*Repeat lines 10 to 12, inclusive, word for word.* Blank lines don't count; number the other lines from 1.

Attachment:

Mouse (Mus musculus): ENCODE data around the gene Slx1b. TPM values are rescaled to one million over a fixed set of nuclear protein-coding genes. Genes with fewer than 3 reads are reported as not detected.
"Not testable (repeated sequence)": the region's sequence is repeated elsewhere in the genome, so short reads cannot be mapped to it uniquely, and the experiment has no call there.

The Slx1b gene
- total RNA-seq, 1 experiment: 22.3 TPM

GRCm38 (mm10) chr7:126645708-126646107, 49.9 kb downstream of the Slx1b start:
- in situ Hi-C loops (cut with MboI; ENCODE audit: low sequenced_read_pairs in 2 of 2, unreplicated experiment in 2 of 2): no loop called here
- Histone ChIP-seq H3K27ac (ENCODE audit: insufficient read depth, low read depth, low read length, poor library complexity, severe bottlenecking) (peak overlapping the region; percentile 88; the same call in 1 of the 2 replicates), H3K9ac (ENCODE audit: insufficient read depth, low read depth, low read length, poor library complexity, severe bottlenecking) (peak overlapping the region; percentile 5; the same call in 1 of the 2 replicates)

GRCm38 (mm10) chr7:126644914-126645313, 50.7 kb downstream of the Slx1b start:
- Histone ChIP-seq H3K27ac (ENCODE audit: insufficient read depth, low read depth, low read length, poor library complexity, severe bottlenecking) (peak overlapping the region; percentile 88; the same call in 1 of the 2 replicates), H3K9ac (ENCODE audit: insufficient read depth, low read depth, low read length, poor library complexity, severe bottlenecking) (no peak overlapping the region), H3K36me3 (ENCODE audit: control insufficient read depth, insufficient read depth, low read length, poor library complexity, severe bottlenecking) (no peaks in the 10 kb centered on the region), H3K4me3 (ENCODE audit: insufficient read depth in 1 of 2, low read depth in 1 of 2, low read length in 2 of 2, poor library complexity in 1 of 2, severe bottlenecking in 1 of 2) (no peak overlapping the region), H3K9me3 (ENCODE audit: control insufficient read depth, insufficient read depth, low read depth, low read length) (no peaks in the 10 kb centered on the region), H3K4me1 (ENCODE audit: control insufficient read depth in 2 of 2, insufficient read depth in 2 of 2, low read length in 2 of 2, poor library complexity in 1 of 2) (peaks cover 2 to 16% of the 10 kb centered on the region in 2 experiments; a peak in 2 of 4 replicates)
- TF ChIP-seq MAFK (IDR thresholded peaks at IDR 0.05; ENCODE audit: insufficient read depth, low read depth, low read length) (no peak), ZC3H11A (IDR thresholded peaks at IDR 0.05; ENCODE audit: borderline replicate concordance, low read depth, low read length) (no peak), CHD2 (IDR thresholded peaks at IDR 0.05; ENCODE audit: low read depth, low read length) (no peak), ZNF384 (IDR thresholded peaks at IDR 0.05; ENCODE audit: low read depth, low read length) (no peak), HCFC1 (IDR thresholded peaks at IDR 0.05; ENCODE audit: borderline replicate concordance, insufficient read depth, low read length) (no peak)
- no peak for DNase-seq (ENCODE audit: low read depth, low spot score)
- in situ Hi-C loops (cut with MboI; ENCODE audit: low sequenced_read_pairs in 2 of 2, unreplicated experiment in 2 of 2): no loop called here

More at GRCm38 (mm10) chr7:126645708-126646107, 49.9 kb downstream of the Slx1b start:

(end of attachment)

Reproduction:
- TF ChIP-seq MAFK (IDR thresholded peaks at IDR 0.05; ENCODE audit: insufficient read depth, low read depth, low read length) (no peak), ZC3H11A (IDR thresholded peaks at IDR 0.05; ENCODE audit: borderline replicate concordance, low read depth, low read length) (no peak), CHD2 (IDR thresholded peaks at IDR 0.05; ENCODE audit: low read depth, low read length) (no peak), ZNF384 (IDR thresholded peaks at IDR 0.05; ENCODE audit: low read depth, low read length) (no peak), HCFC1 (IDR thresholded peaks at IDR 0.05; ENCODE audit: borderline replicate concordance, insufficient read depth, low read length) (no peak)
- no peak for DNase-seq (ENCODE audit: low read depth, low spot score)
- in situ Hi-C loops (cut with MboI; ENCODE audit: low sequenced_read_pairs in 2 of 2, unreplicated experiment in 2 of 2): no loop called here